Like torture and curfews, book banning in Brazil went out with the military dictatorship almost 30 years ago. Back then, intellectuals, artists, and politicians hailed the end of the long night of authoritarian rule (1964 to 1985) with a burst of creativity and civic commotion. É proibido proibir—“Prohibition is prohibited,”—proclaimed singer and songwriter Caetano Veloso, who was censored under the military and spent years in exile. Veloso’s slogan became the meme for the new era of democratic liberty.
Funny how things change. Yes, the generals are back in their barracks, and Brazilians are free to gather, protest, and freely elect their leaders. But book banning is still in fashion. And it’s totally legal, thanks to Articles 20 and 21 of Brazil’s civil code. The arcane pair of paragraphs are packed with the sort of yawn-provoking polysyllables that only a lawyer could love. In plain language, the 2002 law is a bombshell that essentially strangles freedom of expression by ruling out the publication of any biography that has not been expressly authorized by its subject. Remarkably, much of the support for the new wave of book banning now comes from some of the same artists and celebrities who rebelled against the official muzzle decades before, but who have grown rich and famous since, and have claimed they own their own stories.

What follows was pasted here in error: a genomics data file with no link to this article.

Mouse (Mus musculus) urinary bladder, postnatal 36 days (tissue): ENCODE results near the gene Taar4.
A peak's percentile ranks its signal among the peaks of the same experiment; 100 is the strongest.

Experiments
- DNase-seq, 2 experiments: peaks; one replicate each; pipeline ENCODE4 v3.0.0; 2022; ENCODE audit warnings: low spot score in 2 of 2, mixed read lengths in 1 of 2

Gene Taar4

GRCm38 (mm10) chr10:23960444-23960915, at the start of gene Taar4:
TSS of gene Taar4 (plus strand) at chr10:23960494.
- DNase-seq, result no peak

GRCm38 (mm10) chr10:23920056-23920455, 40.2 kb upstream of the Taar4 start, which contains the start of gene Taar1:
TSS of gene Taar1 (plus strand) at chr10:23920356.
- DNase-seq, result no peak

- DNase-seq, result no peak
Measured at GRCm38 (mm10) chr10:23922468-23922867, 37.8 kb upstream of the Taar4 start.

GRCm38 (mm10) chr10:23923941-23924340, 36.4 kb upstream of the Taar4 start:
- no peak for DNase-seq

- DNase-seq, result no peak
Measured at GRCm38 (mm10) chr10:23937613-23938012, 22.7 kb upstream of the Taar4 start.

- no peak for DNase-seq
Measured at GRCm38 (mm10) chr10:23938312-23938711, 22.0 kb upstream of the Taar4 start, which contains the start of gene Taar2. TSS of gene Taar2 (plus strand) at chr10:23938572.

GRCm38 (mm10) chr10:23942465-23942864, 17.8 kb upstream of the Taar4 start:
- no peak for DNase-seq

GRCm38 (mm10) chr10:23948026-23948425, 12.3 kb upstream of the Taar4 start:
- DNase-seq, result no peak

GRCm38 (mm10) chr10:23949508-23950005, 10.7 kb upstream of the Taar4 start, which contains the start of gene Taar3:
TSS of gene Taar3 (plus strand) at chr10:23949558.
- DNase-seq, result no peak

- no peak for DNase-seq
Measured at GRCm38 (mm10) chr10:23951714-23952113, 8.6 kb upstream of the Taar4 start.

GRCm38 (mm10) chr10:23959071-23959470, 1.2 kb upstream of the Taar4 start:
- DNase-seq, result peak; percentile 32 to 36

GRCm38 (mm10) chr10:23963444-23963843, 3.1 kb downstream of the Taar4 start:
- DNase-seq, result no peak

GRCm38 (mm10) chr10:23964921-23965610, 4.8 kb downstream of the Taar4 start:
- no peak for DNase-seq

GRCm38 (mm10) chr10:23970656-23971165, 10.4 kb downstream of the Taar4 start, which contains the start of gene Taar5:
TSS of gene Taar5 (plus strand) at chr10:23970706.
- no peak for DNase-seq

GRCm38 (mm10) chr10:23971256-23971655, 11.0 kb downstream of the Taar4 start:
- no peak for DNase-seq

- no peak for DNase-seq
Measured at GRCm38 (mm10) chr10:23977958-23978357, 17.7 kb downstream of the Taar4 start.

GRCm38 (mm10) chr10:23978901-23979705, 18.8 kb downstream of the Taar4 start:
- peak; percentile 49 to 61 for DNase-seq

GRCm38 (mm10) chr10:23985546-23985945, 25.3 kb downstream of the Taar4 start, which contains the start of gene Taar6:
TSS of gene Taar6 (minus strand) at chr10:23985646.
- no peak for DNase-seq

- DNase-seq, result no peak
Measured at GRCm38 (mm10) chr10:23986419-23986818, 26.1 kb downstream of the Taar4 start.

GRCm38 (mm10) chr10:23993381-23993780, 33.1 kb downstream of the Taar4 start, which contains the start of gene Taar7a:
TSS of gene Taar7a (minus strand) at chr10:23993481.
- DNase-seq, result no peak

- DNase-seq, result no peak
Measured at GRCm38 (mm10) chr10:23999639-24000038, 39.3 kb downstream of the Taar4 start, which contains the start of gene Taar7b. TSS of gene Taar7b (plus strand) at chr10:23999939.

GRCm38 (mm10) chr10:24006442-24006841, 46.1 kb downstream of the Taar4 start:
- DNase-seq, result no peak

Authors, scholars, songwriters, filmmakers and even television producers have all felt the bite of the gag order. But biographers have been especially vulnerable, as descendants of public figures have used the law to kill, disfigure or simply cash in on scores of narratives about their famous relatives. According to Roberto Feith, head of Editora Objetiva, a major Brazilian publishing house, the effect of the law has been nothing less than “a decade of obscurantism.”
Now many Brazilians are fighting back. Arguing that the lives of prominent figures—heroes and scoundrels alike—are not private property but an essential part of the “national patrimony,” writers and publishers are trying to roll back the law. Many got their chance this week as the Brazilian Supreme Court convened a two-day public hearing on the censorship law, bringing the promise that the ban on biographies will be relaxed or scrapped altogether. “We trust the democratic and republican spirit of the Brazilian congress and in the justices of the Supreme Court,” declared a group of authors in an open letter in mid November.